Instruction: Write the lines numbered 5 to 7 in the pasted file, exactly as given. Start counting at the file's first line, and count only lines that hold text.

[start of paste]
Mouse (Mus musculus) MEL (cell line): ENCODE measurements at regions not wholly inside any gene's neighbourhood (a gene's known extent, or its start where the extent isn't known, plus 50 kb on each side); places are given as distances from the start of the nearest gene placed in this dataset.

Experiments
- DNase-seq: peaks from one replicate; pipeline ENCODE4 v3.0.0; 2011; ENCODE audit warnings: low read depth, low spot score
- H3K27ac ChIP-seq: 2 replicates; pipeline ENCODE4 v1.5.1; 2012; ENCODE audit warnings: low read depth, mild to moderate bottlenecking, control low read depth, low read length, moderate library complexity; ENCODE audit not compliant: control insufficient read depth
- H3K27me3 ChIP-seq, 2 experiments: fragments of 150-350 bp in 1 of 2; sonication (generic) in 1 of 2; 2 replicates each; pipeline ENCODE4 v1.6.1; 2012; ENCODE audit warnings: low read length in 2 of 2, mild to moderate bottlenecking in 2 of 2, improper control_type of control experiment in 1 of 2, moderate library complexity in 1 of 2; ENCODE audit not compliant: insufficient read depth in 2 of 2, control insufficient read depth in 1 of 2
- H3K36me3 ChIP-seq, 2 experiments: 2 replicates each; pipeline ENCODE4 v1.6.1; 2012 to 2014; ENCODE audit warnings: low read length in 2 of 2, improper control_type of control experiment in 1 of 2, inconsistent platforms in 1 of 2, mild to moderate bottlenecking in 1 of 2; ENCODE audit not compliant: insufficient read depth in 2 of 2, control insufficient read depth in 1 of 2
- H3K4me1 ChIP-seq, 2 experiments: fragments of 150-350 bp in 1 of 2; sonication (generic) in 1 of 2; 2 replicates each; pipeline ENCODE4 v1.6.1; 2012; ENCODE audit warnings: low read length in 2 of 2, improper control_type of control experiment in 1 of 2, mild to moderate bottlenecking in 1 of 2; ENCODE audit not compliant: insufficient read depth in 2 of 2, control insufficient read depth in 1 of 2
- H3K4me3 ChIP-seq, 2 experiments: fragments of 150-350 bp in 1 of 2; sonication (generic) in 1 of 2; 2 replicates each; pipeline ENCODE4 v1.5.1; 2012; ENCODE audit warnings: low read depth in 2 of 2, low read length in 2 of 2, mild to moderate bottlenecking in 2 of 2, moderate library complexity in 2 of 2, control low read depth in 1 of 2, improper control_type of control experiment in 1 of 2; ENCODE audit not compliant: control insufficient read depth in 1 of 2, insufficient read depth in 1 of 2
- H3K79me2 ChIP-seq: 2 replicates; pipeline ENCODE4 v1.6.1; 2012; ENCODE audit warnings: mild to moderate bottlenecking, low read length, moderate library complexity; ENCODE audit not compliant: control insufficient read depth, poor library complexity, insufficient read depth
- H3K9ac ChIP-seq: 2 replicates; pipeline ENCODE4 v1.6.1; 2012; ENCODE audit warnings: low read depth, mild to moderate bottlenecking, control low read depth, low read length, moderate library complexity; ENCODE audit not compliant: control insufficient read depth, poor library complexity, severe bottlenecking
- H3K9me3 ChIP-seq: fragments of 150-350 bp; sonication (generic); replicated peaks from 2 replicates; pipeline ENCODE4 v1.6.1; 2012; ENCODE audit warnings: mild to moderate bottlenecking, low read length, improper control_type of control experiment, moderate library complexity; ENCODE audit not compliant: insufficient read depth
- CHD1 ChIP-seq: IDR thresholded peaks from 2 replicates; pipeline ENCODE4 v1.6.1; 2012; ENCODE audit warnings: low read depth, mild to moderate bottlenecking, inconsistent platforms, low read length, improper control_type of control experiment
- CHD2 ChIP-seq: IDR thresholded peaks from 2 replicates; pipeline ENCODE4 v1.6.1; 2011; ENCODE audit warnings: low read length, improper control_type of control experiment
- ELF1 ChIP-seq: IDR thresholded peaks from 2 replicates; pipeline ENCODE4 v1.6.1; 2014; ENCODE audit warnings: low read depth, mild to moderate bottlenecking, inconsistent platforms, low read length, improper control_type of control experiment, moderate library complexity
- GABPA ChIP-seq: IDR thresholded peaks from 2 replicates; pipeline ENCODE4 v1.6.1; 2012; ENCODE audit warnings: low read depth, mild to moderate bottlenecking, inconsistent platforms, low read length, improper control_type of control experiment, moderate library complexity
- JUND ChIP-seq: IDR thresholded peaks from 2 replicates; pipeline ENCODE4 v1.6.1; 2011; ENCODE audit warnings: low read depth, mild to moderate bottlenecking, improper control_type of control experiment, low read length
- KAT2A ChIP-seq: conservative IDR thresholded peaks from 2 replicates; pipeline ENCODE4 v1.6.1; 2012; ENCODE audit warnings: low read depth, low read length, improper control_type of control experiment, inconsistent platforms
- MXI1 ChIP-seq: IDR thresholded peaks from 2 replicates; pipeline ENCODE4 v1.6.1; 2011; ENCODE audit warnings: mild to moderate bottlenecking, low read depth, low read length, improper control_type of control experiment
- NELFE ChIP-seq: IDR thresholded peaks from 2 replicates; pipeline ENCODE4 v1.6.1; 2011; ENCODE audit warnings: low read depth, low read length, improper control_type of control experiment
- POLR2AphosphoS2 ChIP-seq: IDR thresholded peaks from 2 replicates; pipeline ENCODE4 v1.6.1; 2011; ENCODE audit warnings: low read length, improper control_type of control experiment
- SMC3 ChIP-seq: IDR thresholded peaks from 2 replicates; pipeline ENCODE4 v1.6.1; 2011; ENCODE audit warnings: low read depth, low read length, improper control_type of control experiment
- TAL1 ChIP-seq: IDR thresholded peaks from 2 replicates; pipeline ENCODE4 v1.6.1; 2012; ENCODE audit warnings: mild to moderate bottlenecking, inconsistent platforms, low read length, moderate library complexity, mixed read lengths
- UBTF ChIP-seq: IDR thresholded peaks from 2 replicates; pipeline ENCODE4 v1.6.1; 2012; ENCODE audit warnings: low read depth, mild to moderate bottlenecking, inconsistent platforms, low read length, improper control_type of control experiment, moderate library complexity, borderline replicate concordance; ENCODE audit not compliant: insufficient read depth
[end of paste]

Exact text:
- H3K27me3 ChIP-seq, 2 experiments: fragments of 150-350 bp in 1 of 2; sonication (generic) in 1 of 2; 2 replicates each; pipeline ENCODE4 v1.6.1; 2012; ENCODE audit warnings: low read length in 2 of 2, mild to moderate bottlenecking in 2 of 2, improper control_type of control experiment in 1 of 2, moderate library complexity in 1 of 2; ENCODE audit not compliant: insufficient read depth in 2 of 2, control insufficient read depth in 1 of 2
- H3K36me3 ChIP-seq, 2 experiments: 2 replicates each; pipeline ENCODE4 v1.6.1; 2012 to 2014; ENCODE audit warnings: low read length in 2 of 2, improper control_type of control experiment in 1 of 2, inconsistent platforms in 1 of 2, mild to moderate bottlenecking in 1 of 2; ENCODE audit not compliant: insufficient read depth in 2 of 2, control insufficient read depth in 1 of 2
- H3K4me1 ChIP-seq, 2 experiments: fragments of 150-350 bp in 1 of 2; sonication (generic) in 1 of 2; 2 replicates each; pipeline ENCODE4 v1.6.1; 2012; ENCODE audit warnings: low read length in 2 of 2, improper control_type of control experiment in 1 of 2, mild to moderate bottlenecking in 1 of 2; ENCODE audit not compliant: insufficient read depth in 2 of 2, control insufficient read depth in 1 of 2